GDP was $738 per capita in Brazil and $807 in the United States in 1800, but was $4,854 in the latter in 1900 and actually fell from $738 in Brazil by 1913. Relative factor endowments and institutions, broadly considered, are twin traditional explanations for the extremely diverse growth rates. In this paper we offer a complementary analysis of specific political and economic structures to help explain the success and persistence of monopoly restrictions in Brazil and the failure of internal mercantilism in the U.S. We conclude that Brazilian institutions provided a ripe and efficient environment for rent seeking. Such conditions did not exist in the U.S., a fact that helped produce the vast difference in growth in the 1800s.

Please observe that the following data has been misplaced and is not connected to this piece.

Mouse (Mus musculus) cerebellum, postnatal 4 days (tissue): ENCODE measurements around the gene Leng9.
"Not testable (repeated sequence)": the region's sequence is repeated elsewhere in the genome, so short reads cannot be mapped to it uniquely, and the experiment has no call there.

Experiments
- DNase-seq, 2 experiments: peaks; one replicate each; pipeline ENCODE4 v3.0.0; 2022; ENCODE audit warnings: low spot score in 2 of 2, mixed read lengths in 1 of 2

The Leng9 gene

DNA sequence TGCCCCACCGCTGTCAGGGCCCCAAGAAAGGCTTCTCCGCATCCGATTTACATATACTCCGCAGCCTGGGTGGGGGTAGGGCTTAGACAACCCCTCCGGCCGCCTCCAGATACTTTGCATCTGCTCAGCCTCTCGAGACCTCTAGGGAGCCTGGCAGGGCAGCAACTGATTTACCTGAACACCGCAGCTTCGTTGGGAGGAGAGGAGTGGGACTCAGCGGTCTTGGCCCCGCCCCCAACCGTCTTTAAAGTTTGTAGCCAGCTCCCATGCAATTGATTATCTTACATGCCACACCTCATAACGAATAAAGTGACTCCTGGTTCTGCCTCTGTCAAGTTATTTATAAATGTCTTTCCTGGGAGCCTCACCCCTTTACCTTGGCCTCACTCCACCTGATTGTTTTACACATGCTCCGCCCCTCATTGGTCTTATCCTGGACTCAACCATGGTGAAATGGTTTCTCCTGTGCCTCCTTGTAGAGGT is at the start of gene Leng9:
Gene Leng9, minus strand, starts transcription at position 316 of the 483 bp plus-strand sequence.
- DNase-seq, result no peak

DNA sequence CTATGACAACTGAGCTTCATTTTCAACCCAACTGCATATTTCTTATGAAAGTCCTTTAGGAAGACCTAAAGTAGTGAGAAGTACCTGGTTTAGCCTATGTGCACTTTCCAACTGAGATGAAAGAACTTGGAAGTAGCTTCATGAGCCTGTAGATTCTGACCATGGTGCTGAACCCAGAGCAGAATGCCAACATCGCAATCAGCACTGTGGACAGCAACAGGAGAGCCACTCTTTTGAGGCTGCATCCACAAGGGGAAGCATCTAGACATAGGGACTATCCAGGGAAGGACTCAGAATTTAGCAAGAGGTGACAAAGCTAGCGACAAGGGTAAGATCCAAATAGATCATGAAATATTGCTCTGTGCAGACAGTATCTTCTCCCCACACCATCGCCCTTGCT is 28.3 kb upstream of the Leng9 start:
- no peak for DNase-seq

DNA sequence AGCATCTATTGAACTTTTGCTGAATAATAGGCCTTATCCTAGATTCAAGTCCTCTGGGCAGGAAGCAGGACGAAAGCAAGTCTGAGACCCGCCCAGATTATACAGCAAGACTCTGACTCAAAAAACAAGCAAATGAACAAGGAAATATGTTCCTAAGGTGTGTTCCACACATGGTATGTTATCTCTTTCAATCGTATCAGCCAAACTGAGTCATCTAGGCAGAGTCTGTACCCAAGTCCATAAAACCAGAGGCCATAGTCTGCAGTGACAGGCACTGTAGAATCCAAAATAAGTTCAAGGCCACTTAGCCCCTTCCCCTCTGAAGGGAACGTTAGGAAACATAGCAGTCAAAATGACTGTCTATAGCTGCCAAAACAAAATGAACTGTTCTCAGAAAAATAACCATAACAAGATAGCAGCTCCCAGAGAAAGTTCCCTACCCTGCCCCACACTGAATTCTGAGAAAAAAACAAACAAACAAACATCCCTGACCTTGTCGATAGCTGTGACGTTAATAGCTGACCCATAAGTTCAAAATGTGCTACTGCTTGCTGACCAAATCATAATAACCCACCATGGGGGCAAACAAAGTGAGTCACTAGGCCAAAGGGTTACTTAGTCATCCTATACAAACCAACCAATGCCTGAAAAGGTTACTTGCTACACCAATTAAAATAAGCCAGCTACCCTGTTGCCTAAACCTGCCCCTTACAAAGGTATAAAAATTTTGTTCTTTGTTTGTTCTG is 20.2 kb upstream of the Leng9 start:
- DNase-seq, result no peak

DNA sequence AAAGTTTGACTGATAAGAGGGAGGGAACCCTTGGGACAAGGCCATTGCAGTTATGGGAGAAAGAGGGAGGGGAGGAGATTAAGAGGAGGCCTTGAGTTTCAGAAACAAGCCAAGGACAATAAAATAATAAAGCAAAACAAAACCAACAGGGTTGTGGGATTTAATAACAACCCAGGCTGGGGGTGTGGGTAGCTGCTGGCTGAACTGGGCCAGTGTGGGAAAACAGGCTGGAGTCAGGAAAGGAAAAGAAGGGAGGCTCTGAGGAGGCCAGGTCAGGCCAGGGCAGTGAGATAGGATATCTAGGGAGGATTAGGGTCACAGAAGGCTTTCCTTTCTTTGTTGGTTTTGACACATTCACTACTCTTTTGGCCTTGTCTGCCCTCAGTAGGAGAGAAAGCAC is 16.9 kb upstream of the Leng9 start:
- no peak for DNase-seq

|Number of pages||18|
|Publication status||Published - Sept 2003|
ASJC Scopus subject areas
- Sociology and Political Science
- Economics and Econometrics